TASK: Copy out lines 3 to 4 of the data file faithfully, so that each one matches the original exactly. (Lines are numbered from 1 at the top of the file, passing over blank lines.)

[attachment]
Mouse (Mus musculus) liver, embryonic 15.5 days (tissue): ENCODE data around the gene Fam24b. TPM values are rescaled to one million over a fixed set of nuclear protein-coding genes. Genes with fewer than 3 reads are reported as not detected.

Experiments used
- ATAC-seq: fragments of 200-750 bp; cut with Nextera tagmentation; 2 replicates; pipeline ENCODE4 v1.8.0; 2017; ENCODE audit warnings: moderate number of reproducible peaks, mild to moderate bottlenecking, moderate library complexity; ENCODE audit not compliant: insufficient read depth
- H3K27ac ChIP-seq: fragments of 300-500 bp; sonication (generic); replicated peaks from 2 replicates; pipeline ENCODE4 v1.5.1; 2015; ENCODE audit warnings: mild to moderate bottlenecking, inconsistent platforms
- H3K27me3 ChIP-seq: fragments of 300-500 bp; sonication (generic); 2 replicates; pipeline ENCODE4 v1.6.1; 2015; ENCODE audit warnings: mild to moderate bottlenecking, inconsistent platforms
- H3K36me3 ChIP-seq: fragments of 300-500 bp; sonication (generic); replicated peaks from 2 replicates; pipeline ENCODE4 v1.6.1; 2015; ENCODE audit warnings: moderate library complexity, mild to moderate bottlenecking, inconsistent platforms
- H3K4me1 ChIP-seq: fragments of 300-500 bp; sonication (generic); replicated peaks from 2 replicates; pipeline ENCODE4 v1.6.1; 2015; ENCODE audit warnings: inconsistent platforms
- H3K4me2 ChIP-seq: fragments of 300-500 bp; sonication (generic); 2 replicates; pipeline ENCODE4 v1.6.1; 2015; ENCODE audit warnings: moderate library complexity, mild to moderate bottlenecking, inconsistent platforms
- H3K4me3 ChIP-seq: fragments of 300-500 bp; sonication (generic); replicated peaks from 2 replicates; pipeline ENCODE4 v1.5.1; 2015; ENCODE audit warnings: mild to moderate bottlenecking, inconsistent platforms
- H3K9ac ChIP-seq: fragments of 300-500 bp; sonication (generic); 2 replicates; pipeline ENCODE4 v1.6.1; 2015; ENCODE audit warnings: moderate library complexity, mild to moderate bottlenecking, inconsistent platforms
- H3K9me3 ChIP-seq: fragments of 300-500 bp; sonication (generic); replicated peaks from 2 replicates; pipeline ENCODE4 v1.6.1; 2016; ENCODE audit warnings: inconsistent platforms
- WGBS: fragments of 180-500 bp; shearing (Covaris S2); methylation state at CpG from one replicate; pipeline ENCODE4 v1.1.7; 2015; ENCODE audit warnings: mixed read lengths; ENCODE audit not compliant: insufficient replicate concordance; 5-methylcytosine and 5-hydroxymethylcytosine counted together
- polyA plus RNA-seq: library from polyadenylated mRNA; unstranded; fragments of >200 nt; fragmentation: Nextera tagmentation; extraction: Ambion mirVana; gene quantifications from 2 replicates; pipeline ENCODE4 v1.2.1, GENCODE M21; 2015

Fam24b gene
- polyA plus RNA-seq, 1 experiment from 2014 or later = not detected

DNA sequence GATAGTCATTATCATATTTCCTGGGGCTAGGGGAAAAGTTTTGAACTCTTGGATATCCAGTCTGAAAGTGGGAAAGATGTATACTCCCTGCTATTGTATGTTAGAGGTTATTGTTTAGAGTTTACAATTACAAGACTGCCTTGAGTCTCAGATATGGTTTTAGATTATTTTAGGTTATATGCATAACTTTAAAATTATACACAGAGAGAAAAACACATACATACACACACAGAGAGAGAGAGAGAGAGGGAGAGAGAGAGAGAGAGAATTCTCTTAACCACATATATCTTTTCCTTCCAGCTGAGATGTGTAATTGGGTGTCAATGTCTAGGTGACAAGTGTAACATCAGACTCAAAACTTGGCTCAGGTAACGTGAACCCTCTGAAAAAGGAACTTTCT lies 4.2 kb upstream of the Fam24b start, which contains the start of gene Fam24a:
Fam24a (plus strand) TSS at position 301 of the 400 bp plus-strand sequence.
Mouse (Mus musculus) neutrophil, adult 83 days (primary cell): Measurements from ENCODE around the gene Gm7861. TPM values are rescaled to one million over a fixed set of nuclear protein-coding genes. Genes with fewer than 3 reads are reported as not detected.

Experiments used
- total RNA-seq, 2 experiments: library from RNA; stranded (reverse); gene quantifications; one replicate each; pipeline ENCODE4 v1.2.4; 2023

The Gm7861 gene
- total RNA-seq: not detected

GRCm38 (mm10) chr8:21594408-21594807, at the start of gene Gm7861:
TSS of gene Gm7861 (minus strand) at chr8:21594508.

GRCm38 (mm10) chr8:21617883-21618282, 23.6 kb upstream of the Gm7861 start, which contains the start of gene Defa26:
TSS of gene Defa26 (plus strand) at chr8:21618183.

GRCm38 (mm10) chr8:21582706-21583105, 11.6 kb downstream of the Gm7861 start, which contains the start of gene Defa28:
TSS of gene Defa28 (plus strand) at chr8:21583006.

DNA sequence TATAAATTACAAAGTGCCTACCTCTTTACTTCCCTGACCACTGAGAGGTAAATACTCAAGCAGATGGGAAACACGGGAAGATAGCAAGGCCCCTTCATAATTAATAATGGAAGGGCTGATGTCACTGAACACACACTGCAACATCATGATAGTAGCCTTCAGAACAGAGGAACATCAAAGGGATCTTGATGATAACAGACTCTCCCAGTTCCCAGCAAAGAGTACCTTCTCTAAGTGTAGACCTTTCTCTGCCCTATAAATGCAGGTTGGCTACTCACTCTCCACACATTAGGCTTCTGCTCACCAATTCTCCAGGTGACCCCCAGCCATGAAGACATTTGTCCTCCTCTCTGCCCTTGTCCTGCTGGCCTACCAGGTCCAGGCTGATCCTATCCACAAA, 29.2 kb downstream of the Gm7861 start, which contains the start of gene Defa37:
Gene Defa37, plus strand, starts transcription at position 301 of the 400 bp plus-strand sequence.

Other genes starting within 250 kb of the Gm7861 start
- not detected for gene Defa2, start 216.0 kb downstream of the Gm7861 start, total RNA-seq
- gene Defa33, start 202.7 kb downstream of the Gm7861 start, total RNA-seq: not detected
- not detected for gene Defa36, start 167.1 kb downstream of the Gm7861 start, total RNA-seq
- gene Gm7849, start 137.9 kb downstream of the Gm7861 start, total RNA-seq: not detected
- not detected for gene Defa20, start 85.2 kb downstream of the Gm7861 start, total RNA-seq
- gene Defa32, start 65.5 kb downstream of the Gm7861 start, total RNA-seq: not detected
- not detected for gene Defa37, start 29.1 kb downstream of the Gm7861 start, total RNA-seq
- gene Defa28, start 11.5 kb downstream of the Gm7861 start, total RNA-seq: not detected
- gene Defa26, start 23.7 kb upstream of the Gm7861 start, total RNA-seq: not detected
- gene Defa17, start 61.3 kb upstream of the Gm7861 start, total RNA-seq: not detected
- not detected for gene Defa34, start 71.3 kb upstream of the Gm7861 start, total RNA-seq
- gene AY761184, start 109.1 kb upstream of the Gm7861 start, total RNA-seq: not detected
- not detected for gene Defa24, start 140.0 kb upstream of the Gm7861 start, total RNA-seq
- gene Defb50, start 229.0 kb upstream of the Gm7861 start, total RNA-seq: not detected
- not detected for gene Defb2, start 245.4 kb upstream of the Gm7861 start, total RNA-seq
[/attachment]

- ATAC-seq: fragments of 200-750 bp; cut with Nextera tagmentation; 2 replicates; pipeline ENCODE4 v1.8.0; 2017; ENCODE audit warnings: moderate number of reproducible peaks, mild to moderate bottlenecking, moderate library complexity; ENCODE audit not compliant: insufficient read depth
- H3K27ac ChIP-seq: fragments of 300-500 bp; sonication (generic); replicated peaks from 2 replicates; pipeline ENCODE4 v1.5.1; 2015; ENCODE audit warnings: mild to moderate bottlenecking, inconsistent platforms